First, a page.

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From "Ismael Juma (JIRA)" <>
Subject [jira] Commented: (MATH-230) Implement Sparse Matrix Support
Date Fri, 12 Dec 2008 10:17:44 GMT


Ismael Juma commented on MATH-230:

Yes, we still need an open addressed map if we want to have good space characteristics. A
comparison of how much space each entry takes for each case follows (note that I ignore the
things that take constant space independent of the number of entries like size and such):

For HashMap<Integer,Double>, assuming a 32-bit JVM (would be much worse for the 64-bit
one) and that the map has reached the maximum load factor (in bytes):

- Map.Entry object = 4 (key reference) + 4 (value reference) + 4 (next reference) + 4 (cached
int hash) + 8 (JVM mark and klass)[1] = 24 bytes
- Integer object = 16 bytes[1]
- Double object = 16 bytes (the reason why Integer and Double objects take the same space
is due to alignment padding in Integer)
- Space in Map.Entry[] = 4 bytes / 0.75 = 5.33 bytes
- Total = 41.33 bytes

For OpentIntToDoubleHashMap, assuming a 32-bit JVM (would be similar in 64-bit JVM since it
doesn't rely on pointers in the non constant variables) that the map has reached the maximum
load factor (in bytes):

- Space in byte[] = 1 byte / 0.50 (load factor) = 2 bytes
- Space in double[] = 8 bytes / 0.50 (load factor) = 16 bytes
- Space in int[] = 4 bytes / 0.50 (load factor) = 8 bytes
- Total = 26 bytes

So, HashMap takes more than 50% more space for a 32-bit JVM and quite a bit more for the 64-bit
one (since it's pointer heavy and alignment issues make it worse) and it's harder on the GC
because all those Double, Integer and Map.Entry objects must be collected. Furthermore, the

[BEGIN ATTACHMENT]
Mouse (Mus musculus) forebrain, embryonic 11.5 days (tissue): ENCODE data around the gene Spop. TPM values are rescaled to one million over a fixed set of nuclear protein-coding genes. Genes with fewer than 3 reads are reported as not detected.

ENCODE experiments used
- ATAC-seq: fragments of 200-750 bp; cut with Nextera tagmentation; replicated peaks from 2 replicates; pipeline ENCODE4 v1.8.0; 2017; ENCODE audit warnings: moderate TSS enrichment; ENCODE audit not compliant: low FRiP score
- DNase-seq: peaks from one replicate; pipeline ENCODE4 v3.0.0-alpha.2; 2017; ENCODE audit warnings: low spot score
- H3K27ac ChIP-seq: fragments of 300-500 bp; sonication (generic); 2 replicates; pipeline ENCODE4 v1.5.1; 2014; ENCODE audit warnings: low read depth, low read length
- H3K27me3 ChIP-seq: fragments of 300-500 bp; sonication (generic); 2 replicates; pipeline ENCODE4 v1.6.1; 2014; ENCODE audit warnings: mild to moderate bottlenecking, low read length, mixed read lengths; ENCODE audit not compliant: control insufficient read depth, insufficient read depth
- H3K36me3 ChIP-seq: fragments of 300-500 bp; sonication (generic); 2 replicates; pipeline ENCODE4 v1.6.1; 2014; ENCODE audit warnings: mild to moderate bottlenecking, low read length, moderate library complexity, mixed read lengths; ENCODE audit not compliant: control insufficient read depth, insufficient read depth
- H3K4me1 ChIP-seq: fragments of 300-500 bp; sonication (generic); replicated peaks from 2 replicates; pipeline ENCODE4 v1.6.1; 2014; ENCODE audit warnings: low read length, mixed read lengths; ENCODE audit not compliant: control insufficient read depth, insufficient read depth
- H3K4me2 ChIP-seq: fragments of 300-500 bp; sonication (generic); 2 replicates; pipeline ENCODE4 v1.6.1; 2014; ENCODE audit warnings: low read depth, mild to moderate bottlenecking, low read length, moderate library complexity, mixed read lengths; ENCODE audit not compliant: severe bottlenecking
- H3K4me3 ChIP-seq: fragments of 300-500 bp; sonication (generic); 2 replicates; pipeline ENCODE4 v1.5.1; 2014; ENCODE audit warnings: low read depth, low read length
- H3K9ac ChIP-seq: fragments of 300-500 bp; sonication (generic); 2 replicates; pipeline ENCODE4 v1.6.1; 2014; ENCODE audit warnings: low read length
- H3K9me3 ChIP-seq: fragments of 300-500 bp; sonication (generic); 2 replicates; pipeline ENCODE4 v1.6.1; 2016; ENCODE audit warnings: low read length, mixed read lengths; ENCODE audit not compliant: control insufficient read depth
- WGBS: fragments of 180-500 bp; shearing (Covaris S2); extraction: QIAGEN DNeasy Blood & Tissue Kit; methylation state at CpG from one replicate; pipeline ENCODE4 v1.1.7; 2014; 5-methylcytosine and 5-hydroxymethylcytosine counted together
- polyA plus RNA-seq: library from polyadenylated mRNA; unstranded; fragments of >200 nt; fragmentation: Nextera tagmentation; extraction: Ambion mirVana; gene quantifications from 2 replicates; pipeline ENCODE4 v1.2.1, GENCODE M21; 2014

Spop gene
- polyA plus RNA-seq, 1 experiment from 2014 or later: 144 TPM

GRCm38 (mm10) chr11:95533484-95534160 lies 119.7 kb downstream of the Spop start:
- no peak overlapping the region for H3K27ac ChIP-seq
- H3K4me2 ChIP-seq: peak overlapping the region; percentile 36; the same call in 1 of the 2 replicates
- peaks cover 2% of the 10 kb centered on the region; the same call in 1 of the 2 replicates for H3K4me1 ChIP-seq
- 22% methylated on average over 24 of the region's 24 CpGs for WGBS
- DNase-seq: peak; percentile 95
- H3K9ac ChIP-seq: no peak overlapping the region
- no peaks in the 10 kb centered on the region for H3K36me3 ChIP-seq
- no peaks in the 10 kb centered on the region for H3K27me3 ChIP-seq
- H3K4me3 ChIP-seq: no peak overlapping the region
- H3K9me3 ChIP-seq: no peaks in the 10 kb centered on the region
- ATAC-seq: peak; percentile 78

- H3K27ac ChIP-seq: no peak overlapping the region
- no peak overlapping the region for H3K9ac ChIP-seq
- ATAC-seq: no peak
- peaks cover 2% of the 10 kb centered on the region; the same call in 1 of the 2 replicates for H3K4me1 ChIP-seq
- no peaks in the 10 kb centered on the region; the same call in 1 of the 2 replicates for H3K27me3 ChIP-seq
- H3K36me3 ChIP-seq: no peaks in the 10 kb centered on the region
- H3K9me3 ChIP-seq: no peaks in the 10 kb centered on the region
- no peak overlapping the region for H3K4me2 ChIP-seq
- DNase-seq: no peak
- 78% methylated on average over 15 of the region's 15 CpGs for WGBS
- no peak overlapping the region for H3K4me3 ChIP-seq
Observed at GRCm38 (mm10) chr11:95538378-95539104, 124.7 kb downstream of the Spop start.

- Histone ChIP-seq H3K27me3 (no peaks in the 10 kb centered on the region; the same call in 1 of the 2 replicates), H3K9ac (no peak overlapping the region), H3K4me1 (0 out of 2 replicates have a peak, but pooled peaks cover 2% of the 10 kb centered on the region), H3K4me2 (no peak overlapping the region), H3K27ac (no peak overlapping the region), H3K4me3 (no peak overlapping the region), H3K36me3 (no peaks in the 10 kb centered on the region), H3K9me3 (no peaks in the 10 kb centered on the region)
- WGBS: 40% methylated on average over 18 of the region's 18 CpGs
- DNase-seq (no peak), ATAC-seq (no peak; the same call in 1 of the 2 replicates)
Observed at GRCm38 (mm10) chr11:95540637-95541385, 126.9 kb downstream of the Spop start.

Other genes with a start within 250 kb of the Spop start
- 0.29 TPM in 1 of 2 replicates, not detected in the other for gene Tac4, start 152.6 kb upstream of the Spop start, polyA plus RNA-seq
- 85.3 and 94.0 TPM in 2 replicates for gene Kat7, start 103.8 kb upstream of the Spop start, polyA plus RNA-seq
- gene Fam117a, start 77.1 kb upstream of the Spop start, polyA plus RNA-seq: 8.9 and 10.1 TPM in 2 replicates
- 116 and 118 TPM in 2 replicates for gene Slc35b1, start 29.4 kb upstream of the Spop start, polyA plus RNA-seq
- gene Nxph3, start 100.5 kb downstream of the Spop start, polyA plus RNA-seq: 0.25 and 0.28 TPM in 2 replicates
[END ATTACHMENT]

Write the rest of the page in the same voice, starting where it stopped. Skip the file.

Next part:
additional space doesn't even necessarily help with cache locality since Map.Entry only holds
references to the actual objects (unfortunately, until we get value types, a.k.a. structs,
we can't implement the ideal HashMap).


> Implement Sparse Matrix Support
> -------------------------------
>                 Key: MATH-230
>                 URL:
>             Project: Commons Math
>          Issue Type: Improvement
>    Affects Versions: 2.0
>         Environment: N/A
>            Reporter: Sujit Pal
>            Assignee: Luc Maisonobe
>            Priority: Minor
>             Fix For: 2.0
>         Attachments: math-230.diff, patch.txt,,,
> I needed a way to deal with large sparse matrices using commons-math RealMatrix, so I
implemented it. The SparseRealMatrixImpl is a subclass of RealMatrixImpl, and the backing
data structure is a Map<Point,Double>, where Point is a struct like inner-class which
exposes two int parameters row and column. I had to make some changes to the existing components
to keep the code for SparseRealMatrixImpl clean. Here are the details.
> 1)
>    - added a new method setEntry(int, int, double) to set data into a matrix
> 2)
>    - changed all internal calls to data[i][j] to getEntry(i,j).
>    - for some methods such as add(), subtract(), premultiply(), etc, there
>      was code that checked for ClassCastException and had two versions,
>      one for a generic RealMatrix and one for a RealMatrixImpl. This has
>      been changed to have only one that operates on a RealMatrix. The 
>      result is something like auto-type casting. So if:
>        RealMatrixImpl.add(RealMatrix) returns a RealMatrixImpl
>        SparseRealMatrixImpl.add(RealMatrix) returns a SparseRealMatrixImpl
> 3) SparseRealMatrixImpl added as a subclass of RealMatrixImpl.
> 4) LUDecompositionImpl changed to use a clone of the passed in RealMatrix
>    instead of its data[][] block, and now it uses clone.getEntry(row,col)
>    calls instead of data[row][col] calls.
> 5) LUDecompositionImpl returned RealMatrixImpl for getL(), getU(), getP()
>    and solve(). It now returns the same RealMatrix impl that is passed 
>    in through its constructor for these methods.
> 6) New test for SparseRealMatrixImpl, mimics the tests in RealMatrixImplTest,
> 7) New static method to create SparseRealMatrixImpl out of a double[][] in
>    MatrixUtils.createSparseRealMatrix().
>    but using SparseRealMatrixImpl.
> 8) Verified that all JUnit tests pass.

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